Each week, USA TODAY's OnPolitics blog takes a look at how media from the left and the right reacted to a political news story, giving liberals and conservatives a peek into the other's media bubble.

This week, commentators debated the significance of President Donald Trump's historic meeting with North Korean despot Kim Jong Un in Singapore. Liberals — and many conservatives — said the meeting resulted in nothing of any substance, with some saying it was just a giant photo op and others saying China was the real winner out of the meeting. 

Some conservatives praised Trump for accomplishing what no other president did — or was willing to do. 

Last week: By undoing Obama accomplishments, Trump let economy soar, conservatives say

Liberal bubble: How would Republicans have reacted to Obama doing the same thing? 

The Washington Post's Dana Milbank reflected on how conservatives would likely have reacted if, when he was president, Barack Obama had, "sat down with a dictator whose regime had killed hundreds of thousands of people," "set no specific preconditions for the meeting and secured no commitment on human rights nor any firm promise to denuclearize," and "praised the dictator in lavish terms." 

"But we don’t have to wonder what the reaction would have been to Obama doing such things, because we know what happened when he even floated the idea," Milbank said. What happened was a crescendo of conservative criticism of Obama.

"Republicans are blithely hypocritical in praising Trump for doing the same thing they blasted Obama for suggesting, but at least some Democrats retain enough integrity not to dismiss diplomacy just because it is being attempted by their opponent," he said. 

OnPolitics Today: Eliminate North Korea's threat? That was easy (apparently)

Conservative bubble: Trump accomplished more than Clinton, Bush and Obama combined

With his summit with Kim, Trump has "once again done something astounding and unpredictable," former House speaker Newt Gingrich wrote for Fox News Opinion. But we should be used to Trump surprising us, Gingrich said. 

Trump's "decisiveness and willingness to take risks repudiates a deep elite diplomatic tradition of slow, cautious work by subordinates to gradually develop an agenda," and that boldness could change history, he said.

"President Trump has already accomplished more with North Korea than Presidents Clinton, Bush, and Obama combined," Gingrich wrote. "And this is just the beginning."

Our view: Trump-Kim summit is theater that's worth playing out

Liberal bubble: 'A singularly absurd spectacle'

"Yes, it is better to talk than to rattle plutonium at each other," said Charles Pierce in Esquire. But for Pierce, the summit "was a singularly absurd spectacle" that resulted in "an anomalous document that doesn't really commit anyone to anything." 

"There is really nothing to comment upon, except for the fact that an American president met a leader of North Korea for the first time," Piece said. "There's no reason for them to trust each other, and no reason for the rest of us to trust either of them.

"And, besides, no country in the history of the world willingly has given up all its nuclear weapons once it had them. I am skeptical that North Korea under its present leadership is going to be the first one to do so." 

More: Donald Trump, Kim Jong Un summit was bluster and balloons

Conservative bubble: Biggest winner at the summit was China 

"While China worried that its interests might get short-shrift in the Trump-Kim summit, the meeting unexpectedly proved favorable to Beijing," wrote The Wall Street Journal's Jeremy Page.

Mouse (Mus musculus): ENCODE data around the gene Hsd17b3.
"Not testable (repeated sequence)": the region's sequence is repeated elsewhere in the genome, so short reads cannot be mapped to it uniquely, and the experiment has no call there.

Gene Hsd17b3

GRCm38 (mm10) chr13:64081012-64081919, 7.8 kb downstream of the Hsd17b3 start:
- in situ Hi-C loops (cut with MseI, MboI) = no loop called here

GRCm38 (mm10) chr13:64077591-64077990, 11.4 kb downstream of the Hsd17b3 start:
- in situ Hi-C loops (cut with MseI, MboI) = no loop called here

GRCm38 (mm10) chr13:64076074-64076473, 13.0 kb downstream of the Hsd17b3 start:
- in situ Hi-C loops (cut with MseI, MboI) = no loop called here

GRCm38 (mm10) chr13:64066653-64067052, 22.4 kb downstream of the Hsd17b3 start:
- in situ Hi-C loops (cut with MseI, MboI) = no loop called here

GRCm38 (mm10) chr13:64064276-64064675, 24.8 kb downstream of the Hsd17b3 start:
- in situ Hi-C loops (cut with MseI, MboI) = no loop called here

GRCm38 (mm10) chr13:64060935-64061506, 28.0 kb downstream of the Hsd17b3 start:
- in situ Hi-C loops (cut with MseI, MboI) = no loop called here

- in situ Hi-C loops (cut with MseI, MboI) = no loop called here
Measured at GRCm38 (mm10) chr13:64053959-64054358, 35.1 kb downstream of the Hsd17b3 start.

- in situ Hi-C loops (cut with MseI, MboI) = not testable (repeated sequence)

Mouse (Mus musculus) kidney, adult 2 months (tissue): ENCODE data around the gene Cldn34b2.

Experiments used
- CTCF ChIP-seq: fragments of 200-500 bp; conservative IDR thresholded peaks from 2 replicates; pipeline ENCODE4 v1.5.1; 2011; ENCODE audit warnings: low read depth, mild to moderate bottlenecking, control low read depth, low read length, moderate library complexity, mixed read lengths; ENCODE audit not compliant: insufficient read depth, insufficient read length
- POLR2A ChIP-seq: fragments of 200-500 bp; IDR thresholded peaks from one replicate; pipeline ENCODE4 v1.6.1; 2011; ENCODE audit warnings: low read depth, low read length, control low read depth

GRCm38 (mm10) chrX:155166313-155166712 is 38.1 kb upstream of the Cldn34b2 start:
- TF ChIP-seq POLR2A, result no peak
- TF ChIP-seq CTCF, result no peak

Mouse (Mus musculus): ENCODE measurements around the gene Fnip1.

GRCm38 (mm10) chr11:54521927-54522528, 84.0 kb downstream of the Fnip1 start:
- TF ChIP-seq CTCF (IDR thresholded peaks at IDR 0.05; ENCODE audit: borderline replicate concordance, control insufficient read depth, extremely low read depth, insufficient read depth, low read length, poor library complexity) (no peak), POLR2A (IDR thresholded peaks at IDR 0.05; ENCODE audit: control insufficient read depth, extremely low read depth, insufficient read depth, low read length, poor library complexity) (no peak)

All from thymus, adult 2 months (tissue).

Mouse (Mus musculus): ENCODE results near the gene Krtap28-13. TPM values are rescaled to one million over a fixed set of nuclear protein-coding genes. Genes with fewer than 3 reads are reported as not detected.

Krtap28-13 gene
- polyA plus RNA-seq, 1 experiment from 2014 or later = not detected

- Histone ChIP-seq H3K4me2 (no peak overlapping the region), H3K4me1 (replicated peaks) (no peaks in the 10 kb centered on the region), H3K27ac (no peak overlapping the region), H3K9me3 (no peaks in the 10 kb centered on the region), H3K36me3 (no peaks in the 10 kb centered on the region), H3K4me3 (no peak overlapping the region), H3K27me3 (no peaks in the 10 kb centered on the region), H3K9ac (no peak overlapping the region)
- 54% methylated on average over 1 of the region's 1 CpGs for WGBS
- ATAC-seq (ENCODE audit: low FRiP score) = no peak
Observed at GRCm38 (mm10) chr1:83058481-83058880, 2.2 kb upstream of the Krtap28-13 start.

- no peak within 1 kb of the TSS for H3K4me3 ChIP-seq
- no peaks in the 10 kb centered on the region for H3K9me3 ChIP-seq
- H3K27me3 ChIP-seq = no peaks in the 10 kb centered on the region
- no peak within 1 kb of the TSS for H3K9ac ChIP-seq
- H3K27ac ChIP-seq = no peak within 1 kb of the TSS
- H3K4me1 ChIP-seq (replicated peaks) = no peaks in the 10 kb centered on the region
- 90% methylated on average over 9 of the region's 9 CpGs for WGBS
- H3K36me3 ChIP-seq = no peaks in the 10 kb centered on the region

That's because the summit's "vaguely worded agreement" opens a window for China to lobby for a direct role in the negotiations, China experts told Page. They also said Trump's announcement that he would stop “war games” with South Korea likely emboldened Chinese leaders. 

Page explained that Beijing wants "to prevent the emergence of a unified, democratic and U.S.-allied Korea and would like to see a reduced American military presence in the South."

More: Trump blasts media as America's 'biggest enemy' for North Korea coverage

Liberal bubble: A giant Singapore photo op

"It's terrifying that Donald Trump is president in this moment," said Salon's Heather Digby Parton. "The president claimed he did all the negotiating himself. That isn't surprising, since this was actually a step backwards from earlier agreements." 

"Trump basically achieved nothing new," she said. "It was an elaborate photo-op. As usual, the self-congratulatory press conference he gave after the summit was downright delusional."

But, "considering all those comments he made during the campaign, it could have been much worse," she added. 

More: Trump saluted a North Korean general, state media shows, an unusual act of respect

Conservative bubble: At least Trump is trying 

Trump's meeting with Kim was "extraordinary" and "an encounter that eluded every American president from Eisenhower to Obama," wrote Deroy Murdock in the National Review. And although it remains to be seen if anything will come of the summit, at least Trump is "trying to prevent Pyongyang’s missiles from blossoming into mushroom clouds over American soil." 

Nonetheless, Trump's critics, "rather than offer constructive criticism, credible alternatives, or new ideas, they attack Trump in the silliest ways," Murdock said. 

If President Trump’s groundbreaking work this week wins him the Nobel Peace Prize, have no fear. Democrats and their media bodyguards will attack the medal for being too shiny, not shiny enough, or made of gold rather than platinum — whatever it takes to guarantee that Donald J. Trump always has a bad day.

More: While Donald Trump declares a summit victory, others say not so fast